"She's loving it," he said. "She hadn't figured out yet that she's never going to catch that pigeon."

Miami Beach officials say emergency services have been suspended until winds drop below 40 mph (64 kph), and no one will be allowed into the city until roads have been cleared. The city would continue a mandatory 8 p.m. curfew for the next two nights.

Actor Robert De Niro says a resort development company he is involved with on Barbuda will work with local officials to help with reconstruction on the island devastated by Hurricane Irma.

De Niro says in a statement that he was "beyond saddened to learn of the devastation" in Barbuda.

The actor is a principal in the Paradise Found Nobu Resort planned for Barbuda. Construction has not yet started on the project.

He said the company will work with local officials to "to successfully rebuild what nature has taken away from us."

Antigua and Barbuda Prime Minister Gaston Browne says 90 percent of the structures and vehicles on the small island were destroyed in the storm. A 2-year-old boy was killed. About 1,400 people live on the island and most have now been evacuated to Antigua.

The State Department says it and the Defense Department are resuming their evacuation of U.S. citizens from Sint Maarten via a military flight to Puerto Rico.

State Department spokeswoman Heather Nauert says the department is communicating with Americans there through social media, radio, and by phone.

The department also is coordinating with AirBnB to identify and communicate with U.S. citizens not located at hotels who may have rented residences on the island.

Vice President Mike Pence says Hurricane Irma is a "storm of historic, epic proportions."

Pence spoke Sunday afternoon while visiting the headquarters of the Federal Emergency Management Agency in Washington. He says that President Donald Trump has been monitoring the storm "24/7."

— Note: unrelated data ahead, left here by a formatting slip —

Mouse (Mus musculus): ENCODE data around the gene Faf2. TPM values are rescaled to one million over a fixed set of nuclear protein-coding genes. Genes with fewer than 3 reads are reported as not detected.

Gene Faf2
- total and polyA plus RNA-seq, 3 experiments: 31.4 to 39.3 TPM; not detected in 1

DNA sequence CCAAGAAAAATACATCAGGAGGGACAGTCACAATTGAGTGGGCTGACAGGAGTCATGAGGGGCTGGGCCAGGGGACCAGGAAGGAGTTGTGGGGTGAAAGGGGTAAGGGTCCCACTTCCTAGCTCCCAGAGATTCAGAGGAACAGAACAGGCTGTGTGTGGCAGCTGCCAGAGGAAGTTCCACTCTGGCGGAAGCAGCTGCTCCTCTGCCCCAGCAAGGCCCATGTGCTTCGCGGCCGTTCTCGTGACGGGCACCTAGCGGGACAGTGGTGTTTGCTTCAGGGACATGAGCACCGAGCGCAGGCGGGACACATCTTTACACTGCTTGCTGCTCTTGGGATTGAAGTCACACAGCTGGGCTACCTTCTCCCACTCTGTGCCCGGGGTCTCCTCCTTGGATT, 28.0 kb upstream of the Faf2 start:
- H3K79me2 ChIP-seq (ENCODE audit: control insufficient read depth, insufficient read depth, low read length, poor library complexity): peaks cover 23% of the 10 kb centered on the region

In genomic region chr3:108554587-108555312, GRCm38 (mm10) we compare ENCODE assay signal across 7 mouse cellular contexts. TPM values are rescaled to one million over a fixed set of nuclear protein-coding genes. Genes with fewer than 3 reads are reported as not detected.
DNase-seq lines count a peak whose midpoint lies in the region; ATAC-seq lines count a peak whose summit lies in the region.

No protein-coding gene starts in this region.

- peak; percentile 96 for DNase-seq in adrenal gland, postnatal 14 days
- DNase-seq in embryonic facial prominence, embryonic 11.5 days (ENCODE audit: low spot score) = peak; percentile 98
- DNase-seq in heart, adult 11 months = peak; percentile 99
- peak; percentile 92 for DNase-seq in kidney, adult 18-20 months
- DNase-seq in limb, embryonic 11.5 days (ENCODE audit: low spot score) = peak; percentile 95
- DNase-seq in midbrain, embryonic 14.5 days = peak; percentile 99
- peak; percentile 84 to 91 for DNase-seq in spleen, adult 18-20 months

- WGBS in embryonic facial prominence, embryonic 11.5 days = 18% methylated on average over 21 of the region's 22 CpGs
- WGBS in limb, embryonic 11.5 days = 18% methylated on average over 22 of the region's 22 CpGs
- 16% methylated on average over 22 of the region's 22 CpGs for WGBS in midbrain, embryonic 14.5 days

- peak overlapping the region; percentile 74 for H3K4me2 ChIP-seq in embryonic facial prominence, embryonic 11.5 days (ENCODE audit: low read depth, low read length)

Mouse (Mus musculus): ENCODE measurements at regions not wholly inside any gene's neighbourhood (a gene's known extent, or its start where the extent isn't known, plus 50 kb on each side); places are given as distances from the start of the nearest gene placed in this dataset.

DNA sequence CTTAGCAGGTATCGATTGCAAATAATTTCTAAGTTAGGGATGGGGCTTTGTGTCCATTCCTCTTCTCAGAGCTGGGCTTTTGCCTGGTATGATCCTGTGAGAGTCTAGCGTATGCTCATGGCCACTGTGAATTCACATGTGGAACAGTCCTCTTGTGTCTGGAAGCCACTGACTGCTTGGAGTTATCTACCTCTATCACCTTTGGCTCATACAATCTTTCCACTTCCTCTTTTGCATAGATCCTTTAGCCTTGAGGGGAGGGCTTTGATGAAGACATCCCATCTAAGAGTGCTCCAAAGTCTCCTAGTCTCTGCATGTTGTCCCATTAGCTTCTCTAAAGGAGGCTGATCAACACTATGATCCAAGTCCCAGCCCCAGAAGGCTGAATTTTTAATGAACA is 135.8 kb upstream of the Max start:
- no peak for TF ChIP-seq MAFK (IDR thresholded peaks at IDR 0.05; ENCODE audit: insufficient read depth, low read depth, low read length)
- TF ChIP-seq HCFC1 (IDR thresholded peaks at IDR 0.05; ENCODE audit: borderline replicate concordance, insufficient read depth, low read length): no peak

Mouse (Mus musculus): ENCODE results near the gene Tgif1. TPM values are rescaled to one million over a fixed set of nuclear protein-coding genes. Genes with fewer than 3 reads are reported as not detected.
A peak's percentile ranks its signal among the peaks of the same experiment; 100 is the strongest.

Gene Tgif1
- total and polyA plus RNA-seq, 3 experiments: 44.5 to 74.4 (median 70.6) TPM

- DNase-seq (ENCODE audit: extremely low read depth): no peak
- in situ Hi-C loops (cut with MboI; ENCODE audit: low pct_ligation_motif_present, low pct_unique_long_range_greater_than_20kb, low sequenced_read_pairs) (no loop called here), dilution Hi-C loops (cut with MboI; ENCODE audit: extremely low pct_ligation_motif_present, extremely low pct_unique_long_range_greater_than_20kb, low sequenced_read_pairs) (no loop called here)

Pence says "the people of Florida need to know that our hearts and our prayers and all of our efforts are with them and will be with them until this storm passes."

Pence says Irma "continues to be a very dangerous storm" and he urged people to "heed the warnings of local officials" to either shelter in place or evacuate, depending on where they are.

He says Irma is a "very dangerous storm" and a "life-threatening storm."

Pence says "it's enormously important that every American in the path of this storm take the warnings of state and local officials to heart."

Florida Power & Light says it will be weeks, not days, before electricity is fully restored because of the damage being done by Hurricane Irma.

Spokesman Rob Gould said Sunday that an estimated 3.4 million homes and businesses will lose power once the worst of Irma reaches the Florida mainland. He expects thousands of miles (kilometers) of poles and lines will need to be replaced, particularly on the Gulf coast. As of Sunday afternoon, about